Billie is proof that opposites attract. I could remember a time in high school when I noticed her looking teary-eyed as we played a videogame where people chuck grenades at each other. I asked what was wrong. “I was just thinking about how sad I would be if I couldn’t have kids,” she replied, and after a silent moment we both started to giggle. Eventually, she had two, though she waited until her thirties before starting her family.
Like mine, Billie’s parents were theater artists, except they’d stuck together. She’d grown up with her brother and parents in a rent-controlled one-bedroom on Avenue A, as my mother and I moved from apartment to apartment around the East Village grid. Even when we eventually went to different junior highs, I’d call up to Billie’s window in the morning to take the MTA bus across town together, pissing off the neighbors, because her buzzer was perpetually broken.
Sophomore year she dated Owen before passing him on to me, and then she dated her future husband. End of list. How would Billie’s life have been different if she’d had more time to experiment, grow, and explore without him? Her development became so deeply entangled with his—a danger for any young person settling down right out of their parent’s house. She even moved in with him sophomore year of college instead of finding a place with me, as had been the plan.
And she’d become an incredibly accomplished person, working for years in a nonprofit and eventually getting her graduate degree to teach. She’d also become a wife and mother, the center of her family, and to all appearances, she was pretty happy. She could even drive. I had just continued to be me, stunted in so many ways by comparison.
The only confrontation we’d ever had as adults about our differing “lifestyles” happened one summer, and it was memorable mostly for being so cliché. As I began dating again, Billie was well into her second pregnancy. She was exhausted from caring for a three-year-old while growing another human being in her torso. Her husband had agreed to take their kid on some sort of shopping adventure so she could have a day of rest and relaxation with me. We got pedicures at a “chemical-free” salon she’d found on Yelp that smelled like every other nail salon I’d ever been in, then went to a quiet restaurant near her apartment. She sighed multiple times, saying how nice it was, how good the food, how much she’d needed this day. Billie couldn’t remember if she’d felt this strained during her first pregnancy. She was really at the end of her rope. She complained that her husband had been having back troubles, which made it harder for him to help with their daughter; that household work was piling up, and she felt so behind with things to do in preparation for the new baby.Married with no children is suspicious enough. Being single is sinister.
I was probably the perfect person to complain to if you wanted someone to say “That sounds like it sucks” about childcare. Twenty minutes of babysitting always wrung me out like a rag for the rest of the day, even in my perky teens—an age when all young women are pushed toward caring for other people’s kids for cash at some point. So I said “that sucks” a few times and she relaxed further.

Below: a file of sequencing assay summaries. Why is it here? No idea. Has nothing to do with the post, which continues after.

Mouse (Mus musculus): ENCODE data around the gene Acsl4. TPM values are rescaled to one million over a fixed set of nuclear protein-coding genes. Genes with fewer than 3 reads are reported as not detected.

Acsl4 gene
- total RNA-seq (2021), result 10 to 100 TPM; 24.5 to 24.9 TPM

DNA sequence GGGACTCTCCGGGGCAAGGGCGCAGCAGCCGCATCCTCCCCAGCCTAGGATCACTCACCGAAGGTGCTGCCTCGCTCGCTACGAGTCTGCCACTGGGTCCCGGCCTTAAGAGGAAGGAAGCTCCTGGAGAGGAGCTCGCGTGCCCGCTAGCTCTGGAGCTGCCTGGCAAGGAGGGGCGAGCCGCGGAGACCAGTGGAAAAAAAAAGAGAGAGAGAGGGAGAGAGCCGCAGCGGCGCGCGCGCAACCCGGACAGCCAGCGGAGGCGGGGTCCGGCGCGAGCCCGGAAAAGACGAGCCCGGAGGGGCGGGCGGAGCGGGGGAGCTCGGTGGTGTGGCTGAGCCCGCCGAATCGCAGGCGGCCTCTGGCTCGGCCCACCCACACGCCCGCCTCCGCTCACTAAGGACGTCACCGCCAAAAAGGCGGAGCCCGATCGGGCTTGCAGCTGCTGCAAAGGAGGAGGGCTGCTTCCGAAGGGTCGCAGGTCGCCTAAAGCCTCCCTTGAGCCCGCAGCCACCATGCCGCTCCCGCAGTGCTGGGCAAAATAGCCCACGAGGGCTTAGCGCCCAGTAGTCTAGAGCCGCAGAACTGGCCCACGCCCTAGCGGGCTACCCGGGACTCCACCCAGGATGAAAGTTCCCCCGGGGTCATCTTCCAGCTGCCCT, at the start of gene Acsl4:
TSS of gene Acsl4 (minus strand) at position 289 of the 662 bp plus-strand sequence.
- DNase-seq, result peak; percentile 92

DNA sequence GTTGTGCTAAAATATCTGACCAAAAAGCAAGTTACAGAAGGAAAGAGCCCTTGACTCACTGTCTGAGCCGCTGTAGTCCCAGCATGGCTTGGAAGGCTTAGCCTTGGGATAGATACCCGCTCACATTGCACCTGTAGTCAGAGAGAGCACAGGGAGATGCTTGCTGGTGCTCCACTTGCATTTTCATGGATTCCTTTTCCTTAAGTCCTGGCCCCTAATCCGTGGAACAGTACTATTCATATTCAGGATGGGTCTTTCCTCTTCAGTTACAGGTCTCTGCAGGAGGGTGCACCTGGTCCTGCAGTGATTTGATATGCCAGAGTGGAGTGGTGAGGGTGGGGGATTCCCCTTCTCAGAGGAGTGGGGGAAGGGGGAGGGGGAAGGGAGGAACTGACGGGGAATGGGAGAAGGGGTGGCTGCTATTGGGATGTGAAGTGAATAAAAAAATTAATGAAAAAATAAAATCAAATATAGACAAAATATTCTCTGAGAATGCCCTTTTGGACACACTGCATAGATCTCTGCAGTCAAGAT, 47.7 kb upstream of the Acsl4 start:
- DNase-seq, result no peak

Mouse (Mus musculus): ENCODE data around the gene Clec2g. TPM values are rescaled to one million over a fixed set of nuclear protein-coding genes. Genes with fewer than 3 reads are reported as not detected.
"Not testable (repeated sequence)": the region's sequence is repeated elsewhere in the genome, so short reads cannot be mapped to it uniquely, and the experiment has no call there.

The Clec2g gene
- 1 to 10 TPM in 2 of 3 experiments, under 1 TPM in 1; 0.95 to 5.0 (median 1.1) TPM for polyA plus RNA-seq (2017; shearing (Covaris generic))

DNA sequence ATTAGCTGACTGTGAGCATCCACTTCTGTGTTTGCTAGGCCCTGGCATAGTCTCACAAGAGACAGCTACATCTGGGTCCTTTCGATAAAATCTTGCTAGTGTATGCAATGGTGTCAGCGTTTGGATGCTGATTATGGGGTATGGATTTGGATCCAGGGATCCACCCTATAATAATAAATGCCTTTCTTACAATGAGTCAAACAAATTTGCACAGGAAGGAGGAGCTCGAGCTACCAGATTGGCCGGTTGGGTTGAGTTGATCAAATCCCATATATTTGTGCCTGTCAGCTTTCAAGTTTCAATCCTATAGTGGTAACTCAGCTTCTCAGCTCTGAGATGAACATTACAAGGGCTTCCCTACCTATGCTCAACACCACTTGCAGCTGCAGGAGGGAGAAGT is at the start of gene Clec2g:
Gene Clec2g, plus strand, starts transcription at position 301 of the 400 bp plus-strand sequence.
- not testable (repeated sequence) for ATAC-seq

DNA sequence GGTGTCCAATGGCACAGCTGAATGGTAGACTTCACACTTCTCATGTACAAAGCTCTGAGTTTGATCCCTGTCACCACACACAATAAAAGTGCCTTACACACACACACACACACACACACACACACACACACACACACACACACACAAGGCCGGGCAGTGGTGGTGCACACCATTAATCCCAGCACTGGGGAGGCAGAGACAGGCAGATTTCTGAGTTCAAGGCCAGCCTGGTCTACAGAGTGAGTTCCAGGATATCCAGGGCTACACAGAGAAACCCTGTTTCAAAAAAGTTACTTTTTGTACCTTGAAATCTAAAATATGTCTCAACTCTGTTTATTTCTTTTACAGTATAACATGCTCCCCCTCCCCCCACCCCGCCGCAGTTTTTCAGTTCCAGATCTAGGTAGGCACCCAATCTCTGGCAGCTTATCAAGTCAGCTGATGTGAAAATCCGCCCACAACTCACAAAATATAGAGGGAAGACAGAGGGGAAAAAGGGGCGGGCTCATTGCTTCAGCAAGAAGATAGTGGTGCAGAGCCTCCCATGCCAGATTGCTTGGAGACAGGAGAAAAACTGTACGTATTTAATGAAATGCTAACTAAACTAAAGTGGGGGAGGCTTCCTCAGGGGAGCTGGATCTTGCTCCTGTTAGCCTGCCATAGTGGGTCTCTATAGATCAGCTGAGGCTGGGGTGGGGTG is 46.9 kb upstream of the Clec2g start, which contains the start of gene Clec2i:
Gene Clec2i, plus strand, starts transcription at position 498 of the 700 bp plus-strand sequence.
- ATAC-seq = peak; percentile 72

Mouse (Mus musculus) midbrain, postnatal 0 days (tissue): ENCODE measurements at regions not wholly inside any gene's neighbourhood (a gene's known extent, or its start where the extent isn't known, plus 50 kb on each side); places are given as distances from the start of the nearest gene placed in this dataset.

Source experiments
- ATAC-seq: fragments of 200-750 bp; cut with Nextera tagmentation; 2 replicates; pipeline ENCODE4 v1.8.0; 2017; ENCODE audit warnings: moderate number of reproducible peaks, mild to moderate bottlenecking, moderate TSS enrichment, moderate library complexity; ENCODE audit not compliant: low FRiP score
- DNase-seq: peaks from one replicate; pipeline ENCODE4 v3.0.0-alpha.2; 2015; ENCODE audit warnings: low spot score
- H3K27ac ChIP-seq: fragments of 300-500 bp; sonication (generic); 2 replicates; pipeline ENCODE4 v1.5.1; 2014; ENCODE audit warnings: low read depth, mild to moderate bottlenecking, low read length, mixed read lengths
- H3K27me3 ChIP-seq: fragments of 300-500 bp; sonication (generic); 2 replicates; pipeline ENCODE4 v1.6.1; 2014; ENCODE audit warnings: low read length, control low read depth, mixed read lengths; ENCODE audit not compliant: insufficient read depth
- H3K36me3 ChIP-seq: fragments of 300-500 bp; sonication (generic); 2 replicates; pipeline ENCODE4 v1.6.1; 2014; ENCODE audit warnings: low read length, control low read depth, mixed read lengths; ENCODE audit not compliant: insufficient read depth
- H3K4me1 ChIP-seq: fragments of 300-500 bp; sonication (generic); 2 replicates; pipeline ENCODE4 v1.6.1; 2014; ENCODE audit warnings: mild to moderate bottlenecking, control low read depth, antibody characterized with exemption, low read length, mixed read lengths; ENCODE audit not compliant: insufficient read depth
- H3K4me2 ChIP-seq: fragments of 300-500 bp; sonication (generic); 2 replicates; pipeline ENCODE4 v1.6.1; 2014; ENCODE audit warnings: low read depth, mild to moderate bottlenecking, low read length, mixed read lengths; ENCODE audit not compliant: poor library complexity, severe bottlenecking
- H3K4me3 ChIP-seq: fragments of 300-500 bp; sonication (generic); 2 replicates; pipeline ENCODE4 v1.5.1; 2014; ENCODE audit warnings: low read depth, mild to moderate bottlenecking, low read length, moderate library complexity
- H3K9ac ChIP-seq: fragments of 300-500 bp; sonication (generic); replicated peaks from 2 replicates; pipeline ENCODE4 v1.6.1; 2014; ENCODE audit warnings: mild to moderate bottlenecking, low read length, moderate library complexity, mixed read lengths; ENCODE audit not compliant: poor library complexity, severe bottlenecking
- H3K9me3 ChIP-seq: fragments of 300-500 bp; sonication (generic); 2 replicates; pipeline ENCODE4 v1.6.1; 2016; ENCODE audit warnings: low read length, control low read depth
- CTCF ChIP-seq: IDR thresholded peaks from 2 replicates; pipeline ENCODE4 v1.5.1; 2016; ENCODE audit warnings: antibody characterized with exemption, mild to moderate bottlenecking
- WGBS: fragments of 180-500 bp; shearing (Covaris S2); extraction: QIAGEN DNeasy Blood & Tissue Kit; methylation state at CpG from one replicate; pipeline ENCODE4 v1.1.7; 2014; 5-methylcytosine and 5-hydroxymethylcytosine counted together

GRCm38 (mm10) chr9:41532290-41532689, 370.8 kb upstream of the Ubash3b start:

As we finished our dumplings, I asked what she was planning for the rest of her afternoon. Billie fretted about some furniture from Ikea that needed to be assembled, but admitted she’d probably sleep for as long as everyone was out of the house. She then asked me what I’d do.
Thoughtlessly, I replied, “I don’t know, I might walk in the park or get a massage.”
What can I say? It was a Saturday.
“It must be nice to have so much free time,” she snapped, a sharp edge of genuine irritation in her voice. It was jarring to feel judged by someone I’d known so, so long, someone I considered my sister. Like a sister, I was angry. The impulse to snap, “Well, you have a family!” was strong.
I wanted to shout about how she’d been able to split the rent everywhere she lived since college without Craigslist roommates, that she had her husband’s health insurance, that she’d traveled all over with someone who helped shoulder the cost, and cared for her when she was sick, and helped her move, and they only ever had to buy one present combined for parties (which is bullshit), and that one day I’d be all alone and she’d be surrounded by grandkids. I deserved a damn spa day before my cats ate my face!
And on her end, she was likely imagining all the sleepless nights, mounting bills, troubles with daycare, and shrinking space in her own mind as all these other people took over, demanding more and more of her, including me. She could have shouted right back.
Instead, there was an awkward moment as we both recovered our tempers; we finished our lunch and bade each other farewell. With the distance of a few hours and a truly excellent hour-long massage, my anger dissipated. Between the two of us, Billie has by far the calmer, kinder, less sarcastic disposition. To talk to me like that, she must have been feeling truly frayed.
But I didn’t try to bring it up with her again, and I never asked her directly if she thought less of me because I hadn’t lived the way she had. That small altercation let me glimpse what Billie must sometimes think about my life, and I was sure I sometimes did the same to her, mostly unconsciously.
Despite the difficulties of parenting, especially if you expect to find someone romantically compatible to coparent with, there is considerable stigma against childless people. In a study from Indiana University in 2017, undergraduates were asked to assess the potential happiness of their school’s alumni based on their profiles. All were married; some had children, some didn’t. According to the study, the child-free alums were “perceived to be significantly less psychologically fulfilled” than their counterparts with children.
This isn’t shocking to anyone who has soared past the average fertility years without making a baby. Even my dearest friend saw me, on some level, as a pig rolling in a shit pile of free time. What was I doing with my life besides going from brunch to pedicure to massage? That’s how it sometimes felt with family, too. Though it could technically happen, my grandparents considered me a lost cause as far as producing another generation. I was lucky to have parents who had never pressured me one way or the other, though their lack of interest in my replicating their DNA sometimes felt accusatory, too. Married with no children is suspicious enough. Being single is sinister.
In an editorial for The Washington Post, author Bella DePaulo criticized the conflation of being single with being alone, saying that using the terms synonymously paints single people as isolated and self-centered. DePaulo writes that actually single people are more likely “to support, visit, advise and stay in touch with their parents and siblings” than those who are married and those who have been married. Marriage seems to make you more selfish, not less, even when it’s over. According to a study from the Journal of Marriage and Family, people in marriages often become more insular, and it is generally single people who step up when parents are sick and ailing.